Wednesday, October 17, 2012

Taxing Times

With the recent furore about possible changes to the AE system, there has been a lot of debate on SFN about the cost of taxation in France and this has got me thinking. Do we really pay more than we should? Is France really that bad? Or is it just part of the human condition to resent handing money over to the state?

Back in the UK my partner was a higher rate tax payer. It used to really piss me off that he was taxed at the same rate as a single male, despite the fact that he had a spouse and dependents. I firmly believe that any stay at home parent is doing a job, a full time job and as such, one that should be recognised and rewarded by society. Stay at home parents are the people who ensure little Kyle and Tyrone go to school rather than hang around on motorway bridges throwing rocks at passing cars.

(And should anyone want to debate the issue of working parents, please start another thread as this one is about taxation!)

We received a derisory amount of family allowance and no help with pre-school fees.

Ah yes, you say, but there was the ‘free’ health system. Well, I’d argue that nothing in life is free and you get what you pay for.

Having always been a healthy type, my first experience of the NHS was a broken arm aged 15. I was sent home from A&E and asked to return the next day as ‘there was no-one on duty in the plaster room’ - it being Sunday and all. Ah yes, you might say, but that was a long time ago. Well, it happened to a friend’s son last year. No child should be left in pain for 24 hours due to a lack of staff.

My next encounter with the NHS involved giving birth to daughter No 1. The whole event was a catalogue of mistakes from start to finish. It resulted in her being resuscitated and me receiving an apology from the doctor who performed my episiotomy. Any ladies reading will know exactly what I mean and for any male readers, suffice it to say that I was unable to sit down for well over two weeks.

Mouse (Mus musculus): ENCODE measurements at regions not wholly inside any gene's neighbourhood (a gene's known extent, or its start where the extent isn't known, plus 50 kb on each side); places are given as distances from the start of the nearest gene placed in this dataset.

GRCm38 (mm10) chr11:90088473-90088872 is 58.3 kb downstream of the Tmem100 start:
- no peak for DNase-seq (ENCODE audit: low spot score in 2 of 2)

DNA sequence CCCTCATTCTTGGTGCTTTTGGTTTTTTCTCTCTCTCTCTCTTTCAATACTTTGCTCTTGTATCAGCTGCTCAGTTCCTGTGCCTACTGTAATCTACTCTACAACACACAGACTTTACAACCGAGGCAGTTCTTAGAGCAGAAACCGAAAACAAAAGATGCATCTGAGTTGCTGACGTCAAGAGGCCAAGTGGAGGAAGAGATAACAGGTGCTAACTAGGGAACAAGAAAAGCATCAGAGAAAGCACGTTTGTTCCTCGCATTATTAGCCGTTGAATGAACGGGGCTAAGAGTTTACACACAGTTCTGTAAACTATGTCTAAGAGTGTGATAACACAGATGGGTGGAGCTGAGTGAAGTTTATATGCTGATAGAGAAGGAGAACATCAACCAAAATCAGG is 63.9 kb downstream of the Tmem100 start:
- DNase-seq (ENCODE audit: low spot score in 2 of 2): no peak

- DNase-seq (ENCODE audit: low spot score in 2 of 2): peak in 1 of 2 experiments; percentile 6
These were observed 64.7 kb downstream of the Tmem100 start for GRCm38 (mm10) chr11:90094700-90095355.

Delivery number two was far better. Probably because I was only in the hospital for seven minutes before giving birth. The only issue was that no-one noticed that my baby girl had six toes.

Pregnancy number three saw me have an abortion at 22 weeks for fetal abnormality. This was a condition that could have been easily detected at 14 weeks. Unfortunately budgetary constraints mean that scans are not performed at this point. I fully accept that no health system has unlimited funds and that resources need to be allocated sensibly but equally, no-one should have to undergo such a late termination when it is entirely avoidable.

The termination itself was not an NHS success story. Despite it being pre-booked, there was no delivery room available and no midwife. I eventually gave birth alone. The hospital then ‘lost’ the body for several hours. I threw up at 9pm into a sink in my room and the vomit was not cleaned until the following morning. I was left with retained placenta, suffered two hemorrhages over the next fortnight and nearly murdered the (non English speaking) nurse who on my second trip to A&E, couldn’t read my notes and kept asking ‘Where is baby?’